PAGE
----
Ridley “Bit” Stone, a middle-aged man, finds himself back in the community where he grew up–Arcadia, a hippie commune in northern New York state–after the community has fallen apart.
“If he listens closely, over the wind against the screens and a distant place above, he can almost hear the Arcadia he know, the strum of Handy’s guitar somewhere in the thickness of the house, the women in the Eatery kitchen, laughing as they cook. His own young voice, urgent and high. Although he almost hurts his ears, straining, he can’t understand what the once-upon-a-time Bit is saying to the current version of himself or to the one who will stand here in the future, a man changed as the house is changed, worn a little more by time and loss, gradually dragged down by gravity.”
Arcadia, by Lauren Groff, is a novel saturated with this idea of time. The story itself is told by Bit in four bursts of time–at ages five and fifteen in Arcadia, early middle-age in New York City, and then back to Arcadia for the last part of the novel when Bit’s daughter is fifteen. The pacing is jarring in itself, but Groff manages to pull each part together as she goes along, so they build off of one another rather than split off into separate islands.
Here’s the thing I loved about the novel. It’s about a hippie commune, but truly about a hippie commune. There’s the good–Bit and other children eating fresh tapped maple syrup with their hands and groups of people practicing yoga–and there’s also the harsh side–the overcrowding that occurs, the Trippies, the food and clothing that is stretched too thin by all. Groff presents one and both at the same time, asking us not to consider only the preconceived notions we may have about a place, but to understand living there day by day. At the end of the novel, Bit still remembers longingly the warm days of summer, but it is the memory of youth–utopian ideas like Arcadia can only stand the realities of life for so long.
In the novel, Bit’s mother works in Arcadia’s Bakery and the smell of baking bread is at the center of his memories. Tie in a recipe for bread that also, at its essence, is about time and you’ve got yourself some kind of pairing. This bread is incredibly simple, but delivers bakery quality bread with a crunchy crust and chewy inside. Oh and it’s also vegan–in true Arcadian spirit.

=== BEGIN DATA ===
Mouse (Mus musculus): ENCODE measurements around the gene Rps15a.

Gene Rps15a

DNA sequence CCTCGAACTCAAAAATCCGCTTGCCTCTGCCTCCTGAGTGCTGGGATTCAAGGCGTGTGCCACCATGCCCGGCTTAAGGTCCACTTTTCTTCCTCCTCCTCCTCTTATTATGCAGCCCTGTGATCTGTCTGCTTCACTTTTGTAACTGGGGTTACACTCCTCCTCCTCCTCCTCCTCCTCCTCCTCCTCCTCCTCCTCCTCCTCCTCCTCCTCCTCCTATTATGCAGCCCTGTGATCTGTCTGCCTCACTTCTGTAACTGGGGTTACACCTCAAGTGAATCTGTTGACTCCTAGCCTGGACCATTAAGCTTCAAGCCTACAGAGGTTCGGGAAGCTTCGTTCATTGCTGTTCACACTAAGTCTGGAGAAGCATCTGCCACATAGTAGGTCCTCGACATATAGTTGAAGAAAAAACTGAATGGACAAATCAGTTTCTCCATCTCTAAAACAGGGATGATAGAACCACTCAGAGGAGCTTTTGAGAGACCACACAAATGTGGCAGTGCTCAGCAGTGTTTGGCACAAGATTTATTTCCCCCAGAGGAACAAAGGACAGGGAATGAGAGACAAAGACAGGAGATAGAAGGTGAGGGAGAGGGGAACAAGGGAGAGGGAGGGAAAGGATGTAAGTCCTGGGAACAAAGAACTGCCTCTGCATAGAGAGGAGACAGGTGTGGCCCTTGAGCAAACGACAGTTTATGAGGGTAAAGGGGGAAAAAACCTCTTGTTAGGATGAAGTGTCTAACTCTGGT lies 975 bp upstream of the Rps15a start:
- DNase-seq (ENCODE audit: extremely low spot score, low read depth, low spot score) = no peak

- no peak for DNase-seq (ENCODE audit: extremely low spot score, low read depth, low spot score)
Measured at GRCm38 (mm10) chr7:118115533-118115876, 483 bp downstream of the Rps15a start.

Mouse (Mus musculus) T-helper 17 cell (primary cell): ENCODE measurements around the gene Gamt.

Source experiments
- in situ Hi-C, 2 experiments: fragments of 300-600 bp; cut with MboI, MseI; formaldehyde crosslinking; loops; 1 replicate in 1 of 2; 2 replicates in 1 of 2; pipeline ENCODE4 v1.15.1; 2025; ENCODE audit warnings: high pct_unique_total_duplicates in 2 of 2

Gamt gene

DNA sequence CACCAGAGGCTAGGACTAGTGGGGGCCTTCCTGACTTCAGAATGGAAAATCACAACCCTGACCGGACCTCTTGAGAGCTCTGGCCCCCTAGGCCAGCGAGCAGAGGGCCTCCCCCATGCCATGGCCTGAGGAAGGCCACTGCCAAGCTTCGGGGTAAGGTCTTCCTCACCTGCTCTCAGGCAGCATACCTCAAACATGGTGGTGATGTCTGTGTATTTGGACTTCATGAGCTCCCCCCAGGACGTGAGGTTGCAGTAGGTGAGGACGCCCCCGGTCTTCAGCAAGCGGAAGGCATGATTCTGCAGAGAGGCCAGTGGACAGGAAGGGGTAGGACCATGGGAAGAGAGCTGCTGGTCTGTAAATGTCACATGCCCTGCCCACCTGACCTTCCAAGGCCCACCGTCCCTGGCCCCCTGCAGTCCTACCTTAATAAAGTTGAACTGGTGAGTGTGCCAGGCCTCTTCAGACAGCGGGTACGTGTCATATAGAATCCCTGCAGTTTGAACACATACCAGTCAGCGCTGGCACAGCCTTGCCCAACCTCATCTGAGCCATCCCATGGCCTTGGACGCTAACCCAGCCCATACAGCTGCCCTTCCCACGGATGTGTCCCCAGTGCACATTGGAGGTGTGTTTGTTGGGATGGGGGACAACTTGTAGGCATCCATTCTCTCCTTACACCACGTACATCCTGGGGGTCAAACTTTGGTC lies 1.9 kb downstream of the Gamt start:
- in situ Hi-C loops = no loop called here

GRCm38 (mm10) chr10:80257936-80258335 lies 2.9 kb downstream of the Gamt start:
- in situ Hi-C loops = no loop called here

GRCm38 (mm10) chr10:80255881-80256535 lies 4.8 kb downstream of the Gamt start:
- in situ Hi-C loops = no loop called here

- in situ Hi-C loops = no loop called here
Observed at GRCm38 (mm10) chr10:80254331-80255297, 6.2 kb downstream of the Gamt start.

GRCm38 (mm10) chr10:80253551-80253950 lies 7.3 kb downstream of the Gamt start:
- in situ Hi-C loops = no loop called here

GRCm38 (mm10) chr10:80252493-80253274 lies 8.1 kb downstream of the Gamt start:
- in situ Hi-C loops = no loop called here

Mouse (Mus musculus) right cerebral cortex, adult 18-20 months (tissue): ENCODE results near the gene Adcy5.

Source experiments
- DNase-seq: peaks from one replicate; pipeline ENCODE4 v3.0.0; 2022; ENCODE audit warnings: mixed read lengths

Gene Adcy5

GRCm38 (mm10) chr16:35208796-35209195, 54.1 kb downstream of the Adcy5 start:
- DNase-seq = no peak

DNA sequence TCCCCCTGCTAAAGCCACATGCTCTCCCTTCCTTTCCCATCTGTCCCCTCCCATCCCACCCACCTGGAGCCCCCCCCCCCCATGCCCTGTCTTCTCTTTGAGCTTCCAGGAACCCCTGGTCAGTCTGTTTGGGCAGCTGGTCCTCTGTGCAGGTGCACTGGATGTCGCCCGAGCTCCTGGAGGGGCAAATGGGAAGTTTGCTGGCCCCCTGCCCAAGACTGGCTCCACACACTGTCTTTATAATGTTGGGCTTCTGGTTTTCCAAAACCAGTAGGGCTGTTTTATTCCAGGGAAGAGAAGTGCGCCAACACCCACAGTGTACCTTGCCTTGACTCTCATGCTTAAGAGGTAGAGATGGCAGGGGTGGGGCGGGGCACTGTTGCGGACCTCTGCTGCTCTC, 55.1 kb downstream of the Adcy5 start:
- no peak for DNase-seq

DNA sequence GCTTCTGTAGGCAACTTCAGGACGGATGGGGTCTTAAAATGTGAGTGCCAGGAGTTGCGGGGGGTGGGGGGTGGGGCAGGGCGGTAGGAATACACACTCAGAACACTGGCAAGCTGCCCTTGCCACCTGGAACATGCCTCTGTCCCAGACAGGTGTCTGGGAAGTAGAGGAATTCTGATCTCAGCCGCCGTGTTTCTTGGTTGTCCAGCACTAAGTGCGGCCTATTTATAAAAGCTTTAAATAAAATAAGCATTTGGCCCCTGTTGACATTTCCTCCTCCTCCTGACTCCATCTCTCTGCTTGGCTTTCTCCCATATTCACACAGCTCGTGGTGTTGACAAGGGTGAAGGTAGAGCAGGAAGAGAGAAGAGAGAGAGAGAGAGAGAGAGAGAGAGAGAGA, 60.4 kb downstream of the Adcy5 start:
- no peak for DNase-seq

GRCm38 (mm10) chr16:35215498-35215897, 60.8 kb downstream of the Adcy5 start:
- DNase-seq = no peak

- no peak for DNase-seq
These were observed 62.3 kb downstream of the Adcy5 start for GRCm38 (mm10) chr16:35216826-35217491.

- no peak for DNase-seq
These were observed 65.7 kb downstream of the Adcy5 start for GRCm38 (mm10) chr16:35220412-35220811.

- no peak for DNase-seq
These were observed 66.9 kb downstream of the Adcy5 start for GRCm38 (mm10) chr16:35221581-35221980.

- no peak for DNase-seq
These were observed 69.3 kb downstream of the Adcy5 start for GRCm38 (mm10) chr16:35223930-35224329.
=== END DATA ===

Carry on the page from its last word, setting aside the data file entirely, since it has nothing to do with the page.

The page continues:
From Williams Sonoma recipe
- 3 cups all-purpose flour
- 1 5/8 cup water
- 1/4 teaspoon active dry yeast
- 1 3/4 teaspoon salt
- 2 teaspoons chopped rosemary
- 2 teaspoons lemon zest
- Cornmeal as needed
In a large bowl, combine the flour, yeast, salt, rosemary and zest. Add 1 5/8 cups water and stir until blended; the dough will be shaggy and very sticky. Cover the bowl with plastic wrap. Let the dough rest at warm room temperature (about 70°F) until the surface is dotted with bubbles, 12 to 18 hours.
Place the dough on a lightly floured work surface. Sprinkle the dough with a little flour and fold the dough over onto itself once or twice. Cover loosely with plastic wrap and let rest for 15 minutes.
Gently and quickly shape the dough into a ball. Generously coat a cotton towel, not terry cloth, with cornmeal. Put the dough, seam side down, on the towel and dust with more flour or cornmeal. Cover with another cotton towel and let rise until the dough is more than double in size and does not readily spring back when poked with a finger, about 2 hours.
At least 30 minutes before the dough is ready, put a 2 3/4-quart cast-iron pot in the oven and preheat the oven to 450°F.
Carefully remove the pot from the oven. Slide your hand under the towel and turn the dough over, seam side up, into the pot; it may look like a mess, but that is OK. Shake the pan once or twice if the dough is unevenly distributed; it will straighten out as it bakes. Cover with the lid and bake for 30 minutes. Uncover and continue baking until the loaf is browned, 15 to 30 minutes more.
(Aha, if you’re feeling super lucky pairing, try out this ohmygoodness delicious Roasted Red Pepper and Goat Cheese Alfredo pasta we had with our bread.)